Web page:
Technical Papers

Biped Control

Thursday, 29 July | 3:45 PM - 5:15 PM | Room 502 B
Session Chair: Cindy Grimm, Washington University in St. Louis
Sampling-Based Contact-Rich Motion Control

Given a motion trajectory, this method reconstructs its control by randomized sampling. The paper demonstrates fast reconstruction for a diverse set of captured motions, including contact-rich tasks such as forward and sideways rolls. Physically plausible motion transformation and retargeting, and reference-trajectory-free idling can be done within the same framework.

Libin Liu
Tsinghua University

KangKang Yin
Microsoft Research Asia

Michiel van de Panne
The University of British Columbia

Tianjia Shao
Tsinghua Univeristy

Weiwei Xu
Microsoft Research Asia

Data-Driven Biped Control

A dynamic controller to physically simulate three-dimensional full-body biped locomotion. The data-driven controller uses motion capture reference data to reproduce realistic human locomotion through real-time simulation. This paper demonstrates the effectiveness of the approach through examples that allow bipeds to turn, spin, and walk while their direction is steered interactively.

Yoonsang Lee
Seoul National University

Sungeun Kim
Seoul National University

Jehee Lee
Seoul National University

Generalized Biped Walking Control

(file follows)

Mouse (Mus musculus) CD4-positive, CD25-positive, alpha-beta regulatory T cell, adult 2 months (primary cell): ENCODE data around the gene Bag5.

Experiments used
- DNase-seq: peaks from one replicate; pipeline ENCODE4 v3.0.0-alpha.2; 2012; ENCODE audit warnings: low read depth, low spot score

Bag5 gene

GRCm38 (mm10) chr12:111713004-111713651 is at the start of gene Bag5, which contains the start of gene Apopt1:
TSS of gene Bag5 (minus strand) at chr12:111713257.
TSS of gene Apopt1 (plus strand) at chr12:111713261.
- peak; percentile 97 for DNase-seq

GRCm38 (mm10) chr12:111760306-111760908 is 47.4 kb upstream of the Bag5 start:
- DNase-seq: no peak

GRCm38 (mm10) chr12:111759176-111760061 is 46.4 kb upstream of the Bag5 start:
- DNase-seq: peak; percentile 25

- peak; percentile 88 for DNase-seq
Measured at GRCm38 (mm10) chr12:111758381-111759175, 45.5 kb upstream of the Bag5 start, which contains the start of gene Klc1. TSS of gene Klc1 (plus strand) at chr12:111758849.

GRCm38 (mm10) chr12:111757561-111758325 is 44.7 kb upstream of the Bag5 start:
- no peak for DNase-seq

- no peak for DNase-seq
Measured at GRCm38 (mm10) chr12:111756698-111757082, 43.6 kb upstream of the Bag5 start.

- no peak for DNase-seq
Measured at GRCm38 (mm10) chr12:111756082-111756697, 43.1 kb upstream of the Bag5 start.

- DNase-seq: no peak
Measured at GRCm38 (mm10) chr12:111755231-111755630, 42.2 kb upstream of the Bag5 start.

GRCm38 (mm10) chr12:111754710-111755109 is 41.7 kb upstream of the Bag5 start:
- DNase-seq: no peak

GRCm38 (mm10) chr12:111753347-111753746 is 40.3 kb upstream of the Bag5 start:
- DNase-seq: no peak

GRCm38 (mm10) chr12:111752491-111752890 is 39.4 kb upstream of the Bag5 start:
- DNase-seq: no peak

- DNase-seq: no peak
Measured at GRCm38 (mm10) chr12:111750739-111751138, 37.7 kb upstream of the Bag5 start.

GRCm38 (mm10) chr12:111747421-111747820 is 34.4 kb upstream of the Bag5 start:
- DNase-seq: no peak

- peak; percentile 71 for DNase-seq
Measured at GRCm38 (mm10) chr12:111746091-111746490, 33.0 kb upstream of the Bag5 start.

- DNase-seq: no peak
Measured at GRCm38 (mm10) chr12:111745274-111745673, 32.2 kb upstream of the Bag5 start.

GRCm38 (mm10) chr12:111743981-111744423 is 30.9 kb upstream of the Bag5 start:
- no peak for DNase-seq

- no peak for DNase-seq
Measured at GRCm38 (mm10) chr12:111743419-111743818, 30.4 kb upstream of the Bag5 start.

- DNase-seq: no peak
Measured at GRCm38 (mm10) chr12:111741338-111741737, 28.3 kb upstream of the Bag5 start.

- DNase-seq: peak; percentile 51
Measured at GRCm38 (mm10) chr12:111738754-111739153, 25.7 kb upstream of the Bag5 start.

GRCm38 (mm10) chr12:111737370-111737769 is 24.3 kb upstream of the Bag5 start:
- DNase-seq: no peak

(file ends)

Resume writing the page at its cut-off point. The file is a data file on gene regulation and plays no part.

A simple control strategy for physically simulated walking that generalizes well across gait parameters, motion styles, character proportions, and a variety of skills, such as picking up objects placed at any height, pushing and pulling, stepping over obstacles, and walking with crates.

Stelian Coros
The University of British Columbia

Philippe Beaudoin
The University of British Columbia

Michiel van de Panne
The University of British Columbia

Feature-Based Locomotion Controllers

A technique for building locomotion controllers for physics-based characters in terms of high-level features. Objective terms control each feature and are combined using a strict prioritization algorithm. Using this approach, human-like qualities emerge automatically and control can be mapped onto new bipeds without modifications.

Martin de Lasa
University of Toronto

Igor Mordatch
University of Toronto

Aaron Hertzmann
University of Toronto

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